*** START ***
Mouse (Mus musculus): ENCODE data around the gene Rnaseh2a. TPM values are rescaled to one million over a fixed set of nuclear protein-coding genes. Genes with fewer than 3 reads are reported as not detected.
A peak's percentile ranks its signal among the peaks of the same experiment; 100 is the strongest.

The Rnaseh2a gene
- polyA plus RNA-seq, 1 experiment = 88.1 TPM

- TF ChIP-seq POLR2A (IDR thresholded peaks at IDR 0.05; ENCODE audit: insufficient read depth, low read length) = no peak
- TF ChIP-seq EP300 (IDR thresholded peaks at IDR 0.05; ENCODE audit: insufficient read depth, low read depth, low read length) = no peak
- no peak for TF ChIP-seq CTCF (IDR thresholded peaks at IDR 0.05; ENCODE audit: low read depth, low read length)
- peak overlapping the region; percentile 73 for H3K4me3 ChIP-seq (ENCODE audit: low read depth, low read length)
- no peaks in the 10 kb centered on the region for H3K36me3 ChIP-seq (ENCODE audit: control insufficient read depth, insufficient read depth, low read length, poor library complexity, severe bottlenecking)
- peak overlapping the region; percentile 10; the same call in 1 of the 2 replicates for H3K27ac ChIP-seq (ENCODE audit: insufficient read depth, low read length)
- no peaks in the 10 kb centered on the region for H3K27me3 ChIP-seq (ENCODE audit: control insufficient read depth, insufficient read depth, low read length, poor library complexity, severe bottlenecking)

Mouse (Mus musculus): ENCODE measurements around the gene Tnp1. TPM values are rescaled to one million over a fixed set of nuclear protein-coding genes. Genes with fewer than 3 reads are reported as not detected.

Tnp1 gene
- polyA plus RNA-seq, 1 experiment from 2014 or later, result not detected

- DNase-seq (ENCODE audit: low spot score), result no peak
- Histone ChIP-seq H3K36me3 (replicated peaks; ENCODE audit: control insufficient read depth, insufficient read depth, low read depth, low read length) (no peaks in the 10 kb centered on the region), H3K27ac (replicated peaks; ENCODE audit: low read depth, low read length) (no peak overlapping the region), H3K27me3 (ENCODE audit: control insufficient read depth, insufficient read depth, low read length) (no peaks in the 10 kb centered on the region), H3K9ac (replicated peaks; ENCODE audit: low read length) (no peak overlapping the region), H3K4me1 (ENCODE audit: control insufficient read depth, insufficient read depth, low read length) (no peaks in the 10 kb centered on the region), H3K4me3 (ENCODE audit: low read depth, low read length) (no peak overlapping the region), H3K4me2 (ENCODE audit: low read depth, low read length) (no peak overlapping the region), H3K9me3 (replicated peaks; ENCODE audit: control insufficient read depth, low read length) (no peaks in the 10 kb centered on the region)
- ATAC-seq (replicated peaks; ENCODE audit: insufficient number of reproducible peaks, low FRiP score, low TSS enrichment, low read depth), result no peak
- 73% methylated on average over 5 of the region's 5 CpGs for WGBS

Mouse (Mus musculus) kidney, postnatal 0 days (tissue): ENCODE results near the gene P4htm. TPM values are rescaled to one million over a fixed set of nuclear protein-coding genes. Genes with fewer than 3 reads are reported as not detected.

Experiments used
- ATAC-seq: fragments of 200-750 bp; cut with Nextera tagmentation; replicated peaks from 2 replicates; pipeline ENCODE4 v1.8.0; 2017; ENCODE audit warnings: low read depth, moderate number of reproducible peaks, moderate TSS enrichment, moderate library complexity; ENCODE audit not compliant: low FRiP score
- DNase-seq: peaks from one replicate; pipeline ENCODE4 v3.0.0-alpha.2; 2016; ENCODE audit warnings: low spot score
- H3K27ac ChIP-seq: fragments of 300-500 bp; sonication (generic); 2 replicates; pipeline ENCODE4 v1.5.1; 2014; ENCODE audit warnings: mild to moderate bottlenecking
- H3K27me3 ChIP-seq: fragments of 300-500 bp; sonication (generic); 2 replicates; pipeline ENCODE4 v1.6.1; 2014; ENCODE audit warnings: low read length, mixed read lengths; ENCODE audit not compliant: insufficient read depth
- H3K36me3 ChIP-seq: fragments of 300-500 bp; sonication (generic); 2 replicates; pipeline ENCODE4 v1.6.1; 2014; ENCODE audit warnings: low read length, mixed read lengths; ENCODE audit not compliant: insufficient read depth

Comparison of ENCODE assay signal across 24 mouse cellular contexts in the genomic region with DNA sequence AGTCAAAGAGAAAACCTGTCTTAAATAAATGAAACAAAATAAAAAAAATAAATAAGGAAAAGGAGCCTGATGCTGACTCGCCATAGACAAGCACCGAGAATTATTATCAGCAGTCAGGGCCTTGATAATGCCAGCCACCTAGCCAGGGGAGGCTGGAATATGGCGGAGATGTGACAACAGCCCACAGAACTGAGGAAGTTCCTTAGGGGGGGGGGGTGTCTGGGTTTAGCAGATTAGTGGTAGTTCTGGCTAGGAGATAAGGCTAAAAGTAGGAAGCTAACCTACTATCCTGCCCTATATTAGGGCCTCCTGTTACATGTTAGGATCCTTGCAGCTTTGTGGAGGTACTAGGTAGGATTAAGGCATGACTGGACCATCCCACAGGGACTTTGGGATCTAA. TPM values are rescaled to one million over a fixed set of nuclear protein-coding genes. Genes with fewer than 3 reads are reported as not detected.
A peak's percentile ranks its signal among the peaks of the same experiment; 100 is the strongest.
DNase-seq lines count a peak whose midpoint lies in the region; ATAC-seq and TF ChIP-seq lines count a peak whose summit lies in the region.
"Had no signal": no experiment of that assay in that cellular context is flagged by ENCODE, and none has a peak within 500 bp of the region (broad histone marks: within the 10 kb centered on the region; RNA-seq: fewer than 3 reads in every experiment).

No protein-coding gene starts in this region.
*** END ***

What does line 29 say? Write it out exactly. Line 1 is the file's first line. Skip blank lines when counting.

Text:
"Had no signal": no experiment of that assay in that cellular context is flagged by ENCODE, and none has a peak within 500 bp of the region (broad histone marks: within the 10 kb centered on the region; RNA-seq: fewer than 3 reads in every experiment).